Time to Smarten Up Your Age Gate

Market Insight
Denise Tayloe

The first step in an age verification system, also known as an age gate, is a technical protection measure commonly used to restrict access to digital content from those that are not appropriately aged. In this blog I want to challenge the concept of “restricting access” and why brands can benefit by using an age gate hosted by a third party. Age gates are a common occurrence on sites, apps and games where individuals are motioned to indicate they are “13 years or older.” 

Often times, if a child responds honestly to an age prompt, they’ll find out they are not welcome and be denied access. At this point, the child is sent straight with Peter Pan to Neverland where they are forever a child marked as under 13. Once you flag the device as an anonymous child, they can never grow up to get your company's experience (metaphorically). This is where we feel companies need to smarten up their age gate. 

81 percent of the world’s children and 92 percent of US children now have an online presence before they turn 2 years old. If you are attracting kids to your brand, why lock them out and cut off your potential user experience to them indefinitely? An eleven-year old turns thirteen quicker than you think.

Even though there are options to compliantly let children create accounts, if your company decides to continue to block children, block appropriately. Children should be able to age up and access your online properties with full capabilities at the right time.

This platform can help you identify your users with a combination of age and role-based tools. You can invoke an API and create a “shadow account” that maintains a service ID that can be used to call to attention at the user’s age of consent - enabling their account to age up. As kids grow up and age up there are more age-appropriate features and activities that can be available.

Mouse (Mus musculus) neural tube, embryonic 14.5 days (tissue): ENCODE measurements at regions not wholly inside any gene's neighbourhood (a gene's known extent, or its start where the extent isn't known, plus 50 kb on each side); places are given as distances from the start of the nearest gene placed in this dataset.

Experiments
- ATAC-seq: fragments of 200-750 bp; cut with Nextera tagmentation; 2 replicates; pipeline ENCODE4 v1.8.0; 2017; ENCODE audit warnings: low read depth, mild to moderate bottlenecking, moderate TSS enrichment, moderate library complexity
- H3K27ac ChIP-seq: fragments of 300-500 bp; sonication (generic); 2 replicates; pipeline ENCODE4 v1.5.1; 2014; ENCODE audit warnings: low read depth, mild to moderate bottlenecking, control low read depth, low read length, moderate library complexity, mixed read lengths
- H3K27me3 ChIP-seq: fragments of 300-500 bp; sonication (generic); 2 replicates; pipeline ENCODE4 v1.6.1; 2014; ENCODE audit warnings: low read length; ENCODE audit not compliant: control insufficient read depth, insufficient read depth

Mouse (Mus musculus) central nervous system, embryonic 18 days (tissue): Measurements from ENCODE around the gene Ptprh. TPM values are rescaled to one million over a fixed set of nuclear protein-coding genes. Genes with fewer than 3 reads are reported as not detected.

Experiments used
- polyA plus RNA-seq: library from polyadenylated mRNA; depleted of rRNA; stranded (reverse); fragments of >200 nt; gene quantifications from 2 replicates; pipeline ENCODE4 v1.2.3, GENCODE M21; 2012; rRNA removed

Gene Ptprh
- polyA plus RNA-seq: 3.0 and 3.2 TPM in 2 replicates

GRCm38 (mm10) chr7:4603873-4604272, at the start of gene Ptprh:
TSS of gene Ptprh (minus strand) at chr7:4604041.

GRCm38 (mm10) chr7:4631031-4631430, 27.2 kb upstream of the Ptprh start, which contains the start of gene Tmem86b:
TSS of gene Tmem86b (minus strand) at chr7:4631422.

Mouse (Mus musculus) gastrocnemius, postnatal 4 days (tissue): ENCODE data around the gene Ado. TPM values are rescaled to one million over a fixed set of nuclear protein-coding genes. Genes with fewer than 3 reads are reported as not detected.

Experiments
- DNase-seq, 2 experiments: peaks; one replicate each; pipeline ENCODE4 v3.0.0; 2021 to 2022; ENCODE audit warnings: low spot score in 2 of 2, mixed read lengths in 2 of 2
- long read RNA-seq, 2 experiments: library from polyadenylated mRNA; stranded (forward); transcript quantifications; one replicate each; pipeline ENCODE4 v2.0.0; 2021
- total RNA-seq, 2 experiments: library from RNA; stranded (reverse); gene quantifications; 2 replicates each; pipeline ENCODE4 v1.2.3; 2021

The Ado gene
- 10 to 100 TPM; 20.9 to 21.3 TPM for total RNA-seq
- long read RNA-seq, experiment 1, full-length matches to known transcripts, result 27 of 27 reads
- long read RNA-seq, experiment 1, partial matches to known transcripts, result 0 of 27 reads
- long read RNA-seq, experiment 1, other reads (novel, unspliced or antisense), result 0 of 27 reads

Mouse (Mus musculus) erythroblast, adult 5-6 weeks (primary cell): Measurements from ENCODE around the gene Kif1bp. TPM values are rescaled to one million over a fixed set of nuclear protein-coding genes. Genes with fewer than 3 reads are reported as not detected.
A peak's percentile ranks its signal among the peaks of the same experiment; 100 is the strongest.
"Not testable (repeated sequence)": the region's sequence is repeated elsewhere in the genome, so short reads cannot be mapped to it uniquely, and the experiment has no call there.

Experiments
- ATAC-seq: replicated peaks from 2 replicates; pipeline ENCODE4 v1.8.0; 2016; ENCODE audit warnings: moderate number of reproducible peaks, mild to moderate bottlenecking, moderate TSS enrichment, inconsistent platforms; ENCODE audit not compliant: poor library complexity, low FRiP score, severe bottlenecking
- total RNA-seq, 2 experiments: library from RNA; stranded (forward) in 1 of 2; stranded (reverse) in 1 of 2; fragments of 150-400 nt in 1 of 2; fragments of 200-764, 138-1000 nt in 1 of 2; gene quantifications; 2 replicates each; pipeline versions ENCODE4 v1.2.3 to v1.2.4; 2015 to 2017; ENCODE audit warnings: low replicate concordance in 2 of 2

Your brand’s age appropriate interactions with kids as they grow results in revenue growth. You don’t need to block kids out indefinitely.


IMPORTANT NOTE: If you plan on having an age gate and blocking kids out, make sure you qualify as a general audience online service. Learn more in our blog Know your Audience or Pay the Price.


About the author

Denise G. Tayloe is a recognized leader and authority in children’s online privacy, customer identity and consent management. Tayloe's company helps organizations navigate the opportunities and challenges of implementing the Children's Online Privacy Protection Act (COPPA), the General Data Protection Regulation (GDPR) for minors and student digital privacy in the US. For more information, visit http://www.privo.com/

Recent Articles


You can learn a lot from your mistakes. In this hybrid learning discussion, you’ll learn about the mistakes one district made, and the wonderful lessons learned


In remote and hybrid learning, one of the hardest things to do is to know how and when students are engaging with learning resources


Schools are rethinking everything, especially the way they now use time and space. Smart educators are finding better ways to accomplish learning within the school day